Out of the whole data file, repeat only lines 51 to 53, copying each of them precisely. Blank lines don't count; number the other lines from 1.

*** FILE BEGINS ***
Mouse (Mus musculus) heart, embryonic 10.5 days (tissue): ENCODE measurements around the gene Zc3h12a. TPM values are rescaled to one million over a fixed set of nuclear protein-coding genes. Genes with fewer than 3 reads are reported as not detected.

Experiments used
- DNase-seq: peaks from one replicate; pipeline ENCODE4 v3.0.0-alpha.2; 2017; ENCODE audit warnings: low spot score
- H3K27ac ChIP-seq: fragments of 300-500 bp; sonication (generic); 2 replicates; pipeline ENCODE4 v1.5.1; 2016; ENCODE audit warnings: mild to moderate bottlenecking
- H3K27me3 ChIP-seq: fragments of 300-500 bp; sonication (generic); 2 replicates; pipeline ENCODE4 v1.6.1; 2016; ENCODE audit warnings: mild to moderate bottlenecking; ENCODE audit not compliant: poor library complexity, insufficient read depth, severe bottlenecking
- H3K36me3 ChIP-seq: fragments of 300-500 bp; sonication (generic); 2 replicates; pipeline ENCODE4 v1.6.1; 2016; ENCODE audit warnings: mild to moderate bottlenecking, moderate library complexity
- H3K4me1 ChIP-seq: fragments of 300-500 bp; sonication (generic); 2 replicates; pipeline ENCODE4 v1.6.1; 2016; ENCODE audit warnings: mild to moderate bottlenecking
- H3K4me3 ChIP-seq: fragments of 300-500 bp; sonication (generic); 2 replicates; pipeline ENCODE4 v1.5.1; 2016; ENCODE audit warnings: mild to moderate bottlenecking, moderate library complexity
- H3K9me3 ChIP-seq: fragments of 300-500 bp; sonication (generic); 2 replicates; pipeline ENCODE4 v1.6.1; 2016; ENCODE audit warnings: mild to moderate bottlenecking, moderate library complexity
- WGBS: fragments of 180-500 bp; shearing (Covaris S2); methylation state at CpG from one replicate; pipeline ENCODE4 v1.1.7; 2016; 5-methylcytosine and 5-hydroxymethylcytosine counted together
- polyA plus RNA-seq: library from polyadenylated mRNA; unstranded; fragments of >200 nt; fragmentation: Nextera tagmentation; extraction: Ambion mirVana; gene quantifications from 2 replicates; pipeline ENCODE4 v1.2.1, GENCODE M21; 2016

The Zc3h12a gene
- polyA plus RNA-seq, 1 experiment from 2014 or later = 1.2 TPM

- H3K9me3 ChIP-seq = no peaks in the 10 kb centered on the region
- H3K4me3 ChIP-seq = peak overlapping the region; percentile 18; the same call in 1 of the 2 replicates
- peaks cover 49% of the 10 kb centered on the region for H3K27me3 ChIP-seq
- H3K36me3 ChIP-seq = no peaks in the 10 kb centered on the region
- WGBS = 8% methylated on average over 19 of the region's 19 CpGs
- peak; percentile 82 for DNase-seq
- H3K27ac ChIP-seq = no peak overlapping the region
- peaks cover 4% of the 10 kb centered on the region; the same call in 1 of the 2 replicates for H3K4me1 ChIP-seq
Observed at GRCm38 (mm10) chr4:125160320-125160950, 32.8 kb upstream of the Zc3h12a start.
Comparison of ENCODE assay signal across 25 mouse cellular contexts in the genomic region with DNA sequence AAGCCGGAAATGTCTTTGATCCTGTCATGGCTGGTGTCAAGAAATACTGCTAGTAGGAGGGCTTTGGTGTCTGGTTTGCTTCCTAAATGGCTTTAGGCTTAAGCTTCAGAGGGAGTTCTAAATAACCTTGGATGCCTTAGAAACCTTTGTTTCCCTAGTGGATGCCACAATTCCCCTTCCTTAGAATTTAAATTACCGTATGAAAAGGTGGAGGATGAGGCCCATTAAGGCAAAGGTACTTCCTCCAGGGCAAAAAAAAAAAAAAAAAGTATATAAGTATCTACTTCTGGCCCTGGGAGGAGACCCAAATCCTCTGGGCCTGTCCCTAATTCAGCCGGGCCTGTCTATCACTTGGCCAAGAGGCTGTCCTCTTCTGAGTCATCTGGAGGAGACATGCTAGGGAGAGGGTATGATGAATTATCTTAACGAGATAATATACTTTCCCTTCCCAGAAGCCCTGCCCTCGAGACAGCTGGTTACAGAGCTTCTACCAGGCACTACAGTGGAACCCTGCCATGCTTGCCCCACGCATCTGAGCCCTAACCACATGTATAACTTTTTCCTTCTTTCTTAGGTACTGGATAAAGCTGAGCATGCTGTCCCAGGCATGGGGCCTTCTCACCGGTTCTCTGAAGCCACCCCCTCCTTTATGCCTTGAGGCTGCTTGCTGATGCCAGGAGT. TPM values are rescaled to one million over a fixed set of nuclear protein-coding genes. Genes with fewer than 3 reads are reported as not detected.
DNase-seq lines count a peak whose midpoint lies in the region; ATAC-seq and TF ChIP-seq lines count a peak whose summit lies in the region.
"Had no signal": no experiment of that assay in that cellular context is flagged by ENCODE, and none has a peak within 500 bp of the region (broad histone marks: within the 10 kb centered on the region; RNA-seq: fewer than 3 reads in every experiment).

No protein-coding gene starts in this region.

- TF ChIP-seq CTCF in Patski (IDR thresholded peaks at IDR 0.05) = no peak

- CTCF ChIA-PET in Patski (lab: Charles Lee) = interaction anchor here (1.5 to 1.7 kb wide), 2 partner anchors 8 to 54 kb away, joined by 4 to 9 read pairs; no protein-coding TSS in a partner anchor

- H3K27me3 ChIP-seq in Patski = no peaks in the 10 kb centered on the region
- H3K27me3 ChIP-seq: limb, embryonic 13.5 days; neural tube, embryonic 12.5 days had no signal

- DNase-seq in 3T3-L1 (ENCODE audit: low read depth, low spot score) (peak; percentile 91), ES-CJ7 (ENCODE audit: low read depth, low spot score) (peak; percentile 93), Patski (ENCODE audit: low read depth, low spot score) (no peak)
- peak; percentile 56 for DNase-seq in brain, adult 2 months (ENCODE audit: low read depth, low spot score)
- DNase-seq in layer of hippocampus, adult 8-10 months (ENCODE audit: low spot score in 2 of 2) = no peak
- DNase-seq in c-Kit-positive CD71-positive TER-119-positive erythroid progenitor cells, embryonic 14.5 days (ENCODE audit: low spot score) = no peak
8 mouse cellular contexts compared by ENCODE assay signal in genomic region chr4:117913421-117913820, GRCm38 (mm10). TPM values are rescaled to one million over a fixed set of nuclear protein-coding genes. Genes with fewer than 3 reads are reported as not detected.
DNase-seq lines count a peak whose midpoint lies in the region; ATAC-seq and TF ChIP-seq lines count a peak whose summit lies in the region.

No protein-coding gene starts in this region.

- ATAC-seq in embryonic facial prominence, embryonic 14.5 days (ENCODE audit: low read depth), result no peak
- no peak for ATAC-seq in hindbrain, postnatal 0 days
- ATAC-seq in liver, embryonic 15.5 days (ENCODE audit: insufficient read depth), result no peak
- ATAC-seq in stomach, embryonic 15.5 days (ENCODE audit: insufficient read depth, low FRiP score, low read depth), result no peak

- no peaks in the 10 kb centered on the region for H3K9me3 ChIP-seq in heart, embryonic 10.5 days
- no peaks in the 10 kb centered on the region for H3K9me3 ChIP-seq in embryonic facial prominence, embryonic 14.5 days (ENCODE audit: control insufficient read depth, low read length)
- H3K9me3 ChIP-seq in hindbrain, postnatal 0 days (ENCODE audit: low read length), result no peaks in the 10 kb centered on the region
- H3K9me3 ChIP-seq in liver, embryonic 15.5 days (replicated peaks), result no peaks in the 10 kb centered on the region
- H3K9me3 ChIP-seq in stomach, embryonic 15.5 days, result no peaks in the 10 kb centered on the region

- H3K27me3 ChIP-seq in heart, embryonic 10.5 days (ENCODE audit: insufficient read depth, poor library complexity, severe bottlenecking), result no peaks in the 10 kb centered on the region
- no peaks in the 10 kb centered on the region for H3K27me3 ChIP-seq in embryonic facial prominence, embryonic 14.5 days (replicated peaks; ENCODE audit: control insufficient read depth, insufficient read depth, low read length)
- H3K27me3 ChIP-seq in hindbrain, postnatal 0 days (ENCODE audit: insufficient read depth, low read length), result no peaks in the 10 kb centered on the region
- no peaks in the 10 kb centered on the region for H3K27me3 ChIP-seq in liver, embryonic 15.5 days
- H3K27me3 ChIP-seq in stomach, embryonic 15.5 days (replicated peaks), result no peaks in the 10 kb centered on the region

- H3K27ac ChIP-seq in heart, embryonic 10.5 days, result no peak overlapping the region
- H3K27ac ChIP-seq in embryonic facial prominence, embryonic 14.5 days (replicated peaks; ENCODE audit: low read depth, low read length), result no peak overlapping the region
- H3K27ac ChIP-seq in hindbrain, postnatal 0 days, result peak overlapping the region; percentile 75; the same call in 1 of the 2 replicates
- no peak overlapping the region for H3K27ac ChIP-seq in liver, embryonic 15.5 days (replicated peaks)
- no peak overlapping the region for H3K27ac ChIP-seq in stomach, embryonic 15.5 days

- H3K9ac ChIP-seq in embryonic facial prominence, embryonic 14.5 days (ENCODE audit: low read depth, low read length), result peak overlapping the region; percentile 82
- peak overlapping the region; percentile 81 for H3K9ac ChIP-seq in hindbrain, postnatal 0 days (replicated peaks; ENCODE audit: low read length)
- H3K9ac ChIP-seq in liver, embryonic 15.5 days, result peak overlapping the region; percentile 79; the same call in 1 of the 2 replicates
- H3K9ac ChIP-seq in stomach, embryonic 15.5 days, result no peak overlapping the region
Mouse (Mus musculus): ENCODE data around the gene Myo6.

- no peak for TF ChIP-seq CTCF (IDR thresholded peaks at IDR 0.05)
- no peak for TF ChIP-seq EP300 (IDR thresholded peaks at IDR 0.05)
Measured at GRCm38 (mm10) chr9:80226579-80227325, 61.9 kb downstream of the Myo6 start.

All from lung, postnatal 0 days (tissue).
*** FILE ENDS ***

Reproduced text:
- H3K27me3 ChIP-seq in stomach, embryonic 15.5 days (replicated peaks), result no peaks in the 10 kb centered on the region

- H3K27ac ChIP-seq in heart, embryonic 10.5 days, result no peak overlapping the region
- H3K27ac ChIP-seq in embryonic facial prominence, embryonic 14.5 days (replicated peaks; ENCODE audit: low read depth, low read length), result no peak overlapping the region